When it comes to bailouts, banks have enthusiastically flown the flag of their “home” country and displayed a particular fondness for their country’s generous taxpayers. But when it comes to making money, suddenly they remember that they are really citizens of the world not beholden to any one country and certainly not to any regulators. They are responsible only to their shareholders.
During the first global financial crisis, IKP was happy that it was a German citizen when both Federal and State governments came to its aid to the tune of €7.2 million to save it sinking into a sea of bad debts. Similarly, UBS took comfort in its Swiss citizenship when the government handed over $5.3 billion and allowed it to transfer $60 billion of distressed assets to the government. The bankrupt Anglo Irish danced a jig when it received $7 billion from the Irish government, while in the US, AIG flew the Stars & Stripes in appreciation of the generosity of the US government, which provided it with $85 billion in emergency loans. Moreover, Kuwait, Netherlands, Australia, Austria and a number of other countries embraced their so-called national banks, providing guarantees against failure, all of which helped stave off runs by depositors.
Understandably, as the 2007 global financial crisis receded, governments around the world started to look at what they needed to do to prevent another crisis and protect themselves from bankers knocking on their door for future bailouts. Measures taken include requiring banks to hold more capital in reserve, which would cover any unexpected losses, and forcing greater transparency on their balance sheets, particularly in areas like derivatives, which were one of the financial products that exploded in the face of many unsuspecting bankers in 2007.
Four years after the last crisis and no longer red-faced at having been caught short or having to accept handouts, let alone showing any remorse for crippling the global financial system with their ill-judged risk-taking, bankers are aggressively resisting new regulations designed to prevent a repeat of the crisis.
As a result, efforts to introduce regulations have had mixed success, primarily due to the lobbying efforts by the very same banks that were in serious trouble during 2007 and 2008.
Suddenly, bankers remembered that they were citizens of the world and warned governments not to introduce stringent regulations, which would only put them at a competitive disadvantage with banks from other countries where they were lightly regulated.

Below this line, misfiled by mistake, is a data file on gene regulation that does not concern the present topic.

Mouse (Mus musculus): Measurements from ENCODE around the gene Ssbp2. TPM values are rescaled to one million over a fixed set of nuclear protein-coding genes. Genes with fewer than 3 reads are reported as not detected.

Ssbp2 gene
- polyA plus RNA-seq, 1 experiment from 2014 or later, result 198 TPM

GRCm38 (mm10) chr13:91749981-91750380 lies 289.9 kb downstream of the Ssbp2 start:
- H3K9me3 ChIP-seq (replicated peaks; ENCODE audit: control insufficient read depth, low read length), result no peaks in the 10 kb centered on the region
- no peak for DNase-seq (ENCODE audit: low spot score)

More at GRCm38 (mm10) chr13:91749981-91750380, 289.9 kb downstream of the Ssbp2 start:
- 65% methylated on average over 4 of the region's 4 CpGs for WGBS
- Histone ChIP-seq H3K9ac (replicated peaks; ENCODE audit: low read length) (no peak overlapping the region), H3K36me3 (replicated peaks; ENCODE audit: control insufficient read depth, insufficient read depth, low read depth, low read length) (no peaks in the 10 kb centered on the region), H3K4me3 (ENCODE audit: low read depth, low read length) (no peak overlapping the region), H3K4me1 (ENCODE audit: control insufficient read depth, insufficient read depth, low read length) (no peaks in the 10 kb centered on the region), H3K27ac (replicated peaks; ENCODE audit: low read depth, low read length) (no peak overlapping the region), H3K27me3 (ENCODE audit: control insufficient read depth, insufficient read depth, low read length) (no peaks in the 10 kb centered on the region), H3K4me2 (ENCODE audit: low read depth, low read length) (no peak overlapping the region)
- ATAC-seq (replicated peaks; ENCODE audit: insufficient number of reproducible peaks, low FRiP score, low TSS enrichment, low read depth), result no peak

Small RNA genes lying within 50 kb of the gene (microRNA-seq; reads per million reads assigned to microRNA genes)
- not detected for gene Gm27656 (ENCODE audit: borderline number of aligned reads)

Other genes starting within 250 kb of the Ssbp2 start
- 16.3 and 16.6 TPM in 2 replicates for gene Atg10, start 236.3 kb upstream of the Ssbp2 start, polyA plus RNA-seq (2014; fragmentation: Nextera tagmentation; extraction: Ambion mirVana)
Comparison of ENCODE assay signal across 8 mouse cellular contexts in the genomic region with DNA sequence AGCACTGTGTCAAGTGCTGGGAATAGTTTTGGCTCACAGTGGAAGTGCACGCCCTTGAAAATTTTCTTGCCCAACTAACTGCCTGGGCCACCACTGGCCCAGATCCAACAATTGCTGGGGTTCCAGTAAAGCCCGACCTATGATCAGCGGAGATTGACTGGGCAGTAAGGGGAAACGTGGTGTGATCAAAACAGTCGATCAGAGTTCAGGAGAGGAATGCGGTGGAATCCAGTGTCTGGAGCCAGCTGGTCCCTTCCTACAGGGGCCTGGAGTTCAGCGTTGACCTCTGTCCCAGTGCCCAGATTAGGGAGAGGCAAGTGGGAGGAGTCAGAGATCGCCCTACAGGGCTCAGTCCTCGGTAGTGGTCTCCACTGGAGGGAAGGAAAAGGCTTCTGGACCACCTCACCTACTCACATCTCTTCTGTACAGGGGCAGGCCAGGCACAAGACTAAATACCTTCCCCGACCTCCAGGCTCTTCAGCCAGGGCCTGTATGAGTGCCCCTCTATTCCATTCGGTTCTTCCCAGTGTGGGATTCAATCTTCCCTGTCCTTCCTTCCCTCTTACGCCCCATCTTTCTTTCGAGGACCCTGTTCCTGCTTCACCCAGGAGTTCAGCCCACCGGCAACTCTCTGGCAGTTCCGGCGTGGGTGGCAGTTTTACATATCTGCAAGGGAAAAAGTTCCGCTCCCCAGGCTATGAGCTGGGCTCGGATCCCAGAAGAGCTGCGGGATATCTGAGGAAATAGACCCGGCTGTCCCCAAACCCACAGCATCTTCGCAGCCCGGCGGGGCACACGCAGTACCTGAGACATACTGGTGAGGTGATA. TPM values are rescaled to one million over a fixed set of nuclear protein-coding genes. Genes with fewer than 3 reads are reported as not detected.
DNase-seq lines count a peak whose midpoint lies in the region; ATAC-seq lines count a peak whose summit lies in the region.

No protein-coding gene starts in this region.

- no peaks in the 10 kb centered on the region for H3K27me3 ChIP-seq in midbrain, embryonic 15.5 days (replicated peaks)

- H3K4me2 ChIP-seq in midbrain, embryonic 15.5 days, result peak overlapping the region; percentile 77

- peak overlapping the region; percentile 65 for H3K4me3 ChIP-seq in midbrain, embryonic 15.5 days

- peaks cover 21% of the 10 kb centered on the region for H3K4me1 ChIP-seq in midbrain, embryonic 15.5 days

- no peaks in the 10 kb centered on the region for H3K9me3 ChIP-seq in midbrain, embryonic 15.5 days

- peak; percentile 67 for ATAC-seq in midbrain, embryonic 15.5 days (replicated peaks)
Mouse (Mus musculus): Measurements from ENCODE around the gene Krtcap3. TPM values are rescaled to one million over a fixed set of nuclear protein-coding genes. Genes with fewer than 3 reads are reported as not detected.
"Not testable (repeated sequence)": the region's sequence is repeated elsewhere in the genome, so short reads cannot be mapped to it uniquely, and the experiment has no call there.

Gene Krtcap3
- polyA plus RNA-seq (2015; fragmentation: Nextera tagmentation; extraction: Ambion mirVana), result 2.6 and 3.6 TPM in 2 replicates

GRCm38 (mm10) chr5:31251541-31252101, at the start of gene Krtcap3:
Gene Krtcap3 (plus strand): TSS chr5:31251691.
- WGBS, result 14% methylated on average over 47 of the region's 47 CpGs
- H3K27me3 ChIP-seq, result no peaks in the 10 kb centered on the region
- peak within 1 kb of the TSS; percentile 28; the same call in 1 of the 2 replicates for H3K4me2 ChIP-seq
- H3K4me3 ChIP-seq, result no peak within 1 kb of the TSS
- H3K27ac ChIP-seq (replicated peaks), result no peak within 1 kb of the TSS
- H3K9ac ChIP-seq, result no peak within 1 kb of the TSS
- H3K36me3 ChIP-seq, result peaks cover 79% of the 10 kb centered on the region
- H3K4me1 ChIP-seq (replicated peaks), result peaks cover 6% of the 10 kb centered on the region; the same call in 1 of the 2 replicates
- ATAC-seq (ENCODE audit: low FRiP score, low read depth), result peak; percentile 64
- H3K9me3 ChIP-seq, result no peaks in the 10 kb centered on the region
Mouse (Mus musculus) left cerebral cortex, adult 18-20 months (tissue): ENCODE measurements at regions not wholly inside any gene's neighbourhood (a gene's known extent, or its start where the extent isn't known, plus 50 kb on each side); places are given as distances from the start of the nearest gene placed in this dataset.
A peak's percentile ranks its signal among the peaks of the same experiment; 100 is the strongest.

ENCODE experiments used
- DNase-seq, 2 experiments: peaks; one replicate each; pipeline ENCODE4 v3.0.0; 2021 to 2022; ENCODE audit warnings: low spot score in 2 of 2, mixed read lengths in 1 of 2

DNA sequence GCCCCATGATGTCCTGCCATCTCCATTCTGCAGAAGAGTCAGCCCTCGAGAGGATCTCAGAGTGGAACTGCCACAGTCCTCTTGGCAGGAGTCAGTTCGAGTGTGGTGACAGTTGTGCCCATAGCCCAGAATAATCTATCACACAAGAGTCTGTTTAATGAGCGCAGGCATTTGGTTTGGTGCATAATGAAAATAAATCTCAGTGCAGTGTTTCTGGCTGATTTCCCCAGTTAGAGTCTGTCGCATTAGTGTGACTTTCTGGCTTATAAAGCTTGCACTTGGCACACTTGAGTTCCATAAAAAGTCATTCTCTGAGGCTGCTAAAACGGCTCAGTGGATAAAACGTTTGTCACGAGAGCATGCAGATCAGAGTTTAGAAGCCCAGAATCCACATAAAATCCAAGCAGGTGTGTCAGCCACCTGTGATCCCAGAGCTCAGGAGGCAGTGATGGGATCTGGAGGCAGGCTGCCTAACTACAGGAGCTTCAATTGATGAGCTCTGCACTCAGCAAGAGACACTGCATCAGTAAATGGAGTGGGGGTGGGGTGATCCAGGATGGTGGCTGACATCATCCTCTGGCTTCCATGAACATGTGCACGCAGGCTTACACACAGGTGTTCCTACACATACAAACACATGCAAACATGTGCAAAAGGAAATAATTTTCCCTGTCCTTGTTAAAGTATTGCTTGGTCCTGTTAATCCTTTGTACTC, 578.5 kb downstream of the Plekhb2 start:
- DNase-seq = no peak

In light of the current crisis in Europe, it’s interesting to note that some of the most aggressive lobbyists were the three major French banks – BNP Paribas SA, Société Générale SA and Crédit Agricole SA. It now appears that these very same French banks have been hiding serious problems: foolish investments in Greek bonds. To make matters worse, they have inadequate capital reserves to cover any write-downs. Presumably, very soon they will remind the French government that it has an obligation to get them out of trouble.
A number of banks have not even bothered to lobby to get their way. To avoid regulation by a particular country in which they operate, they have legally changed their local operation from a subsidiary, which is subject to local regulation, to a branch, which is not.
For example, earlier this year, Deutsche Bank’s Portuguese operation changed its status from a subsidiary to a branch. This decision coincided with the introduction of stricter bank regulations in Portugal.
These are the privileges of being a citizen of the world, and banks have used globalization to choose which jurisdictions and which country’s laws they prefer to operate under.
The solution is both ridiculously simple and fiendishly difficult to put in place. Countries need to stop treating banks as their own nationals and treat them as citizens of the world, which is what they really are. As citizens of the world, banks should be regulated as such, uniformly and with sufficient rigor to avoid future banking crises.
Unfortunately, no country would agree because they believe this would threaten their sovereignty. In reality, international banks have used the globalization of capital markets to make a mockery of their sovereignty, so they have nothing to lose by cooperating with international rules but much if they don’t.